Discovery of a new ozone hole over the tropics
Tags: Science and Technology
According to a recent study, a new ozone hole has been detected in tropical regions from 30 degree south latitude to 30 degree north latitude.
Facts from the study
The tropical ozone hole is about seven times larger than that of the Antarctic.
The tropical ozone hole is visible in all seasons, while the ozone hole over the Antarctic is visible only in spring.
Scientists estimate that it is so large that it can affect 50 percent of the world's population.
According to scientists, this hole has been present in the tropical region since 1980.
Like the Antarctic ozone hole, ozone values in the centre of this tropical ozone hole have been found to be 80 percent below normal.
This has the potential to cause skin cancer, cataracts and other negative effects on the health ecosystem in tropical regions.
It is a special form of oxygen that has the chemical formula O3.
Most of the ozone lies 10 to 40 km above the Earth's surface. Lives at high levels in the atmosphere between This region is called the stratosphere and contains about 90% of the total ozone found in the atmosphere.
Ozone occurs naturally in Earth's upper atmosphere (stratosphere) where it forms a protective layer. This layer protects us from the harmful ultraviolet rays of the sun.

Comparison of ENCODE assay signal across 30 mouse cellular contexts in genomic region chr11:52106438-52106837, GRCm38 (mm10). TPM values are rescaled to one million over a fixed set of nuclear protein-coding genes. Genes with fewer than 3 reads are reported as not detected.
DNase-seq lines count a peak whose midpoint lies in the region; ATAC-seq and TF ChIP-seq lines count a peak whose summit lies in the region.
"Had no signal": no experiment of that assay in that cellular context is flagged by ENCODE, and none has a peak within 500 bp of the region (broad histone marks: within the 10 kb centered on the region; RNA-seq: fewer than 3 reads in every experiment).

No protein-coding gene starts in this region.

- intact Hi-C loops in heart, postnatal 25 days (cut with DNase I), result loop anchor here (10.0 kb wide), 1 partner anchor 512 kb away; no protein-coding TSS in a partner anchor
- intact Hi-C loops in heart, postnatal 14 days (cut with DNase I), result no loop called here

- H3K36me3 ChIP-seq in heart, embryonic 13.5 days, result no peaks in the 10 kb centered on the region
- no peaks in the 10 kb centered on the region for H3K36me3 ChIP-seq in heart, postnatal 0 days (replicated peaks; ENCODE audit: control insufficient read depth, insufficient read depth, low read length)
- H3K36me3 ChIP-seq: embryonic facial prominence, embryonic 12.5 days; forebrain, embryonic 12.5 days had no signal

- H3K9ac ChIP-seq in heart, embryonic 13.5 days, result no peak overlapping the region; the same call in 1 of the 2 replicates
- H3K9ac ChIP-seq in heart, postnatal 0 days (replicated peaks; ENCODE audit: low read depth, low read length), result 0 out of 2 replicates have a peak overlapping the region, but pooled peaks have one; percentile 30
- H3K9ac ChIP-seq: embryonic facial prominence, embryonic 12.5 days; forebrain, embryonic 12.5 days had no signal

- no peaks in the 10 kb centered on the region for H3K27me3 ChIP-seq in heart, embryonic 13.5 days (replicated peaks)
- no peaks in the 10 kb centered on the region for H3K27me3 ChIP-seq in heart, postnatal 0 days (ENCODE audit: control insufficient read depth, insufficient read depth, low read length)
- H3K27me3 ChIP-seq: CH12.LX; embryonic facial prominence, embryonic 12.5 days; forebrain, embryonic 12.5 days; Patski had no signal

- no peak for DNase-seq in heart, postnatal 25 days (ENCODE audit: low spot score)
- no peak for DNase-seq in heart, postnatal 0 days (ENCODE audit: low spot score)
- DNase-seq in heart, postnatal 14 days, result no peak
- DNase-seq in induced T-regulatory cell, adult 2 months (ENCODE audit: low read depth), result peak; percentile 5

This ozone is slowly being destroyed due to man-made chemicals called ozone depleting substances (ODS). Ozone depleting substances include chlorofluorocarbons (CFCs), hydrochlorofluorocarbons (HCFCs), halons, methyl bromide, carbon tetrachloride, and methyl chloroform.
Ozone is formed in Earth's lower atmosphere (troposphere) near ground level when pollutants emitted by cars, power plants, industrial boilers, refineries, chemical plants, and other sources react chemically in the presence of sunlight.
Surface level ozone is a harmful air pollutant.
Initiatives taken to protect the ozone layer
The 1985 Vienna Convention for the Protection of the Ozone Layer was an international agreement in which the members of the United Nations recognized the fundamental importance of preventing the depletion of the ozone layer of the stratosphere.
India became a party to the Vienna Convention for the Protection of the Ozone Layer on 18 March 1991.
The Montreal Protocol is an international environmental agreement to protect the Earth's ozone layer by eliminating the use of ozone-depleting substances.
Adopted on September 15, 1987, this protocol is the only United Nations treaty to date that has been ratified by all 197 member states of the United Nations by every country on earth.
India became a party to the Montreal Protocol on 19 June 1992 on substances that damage the ozone layer.
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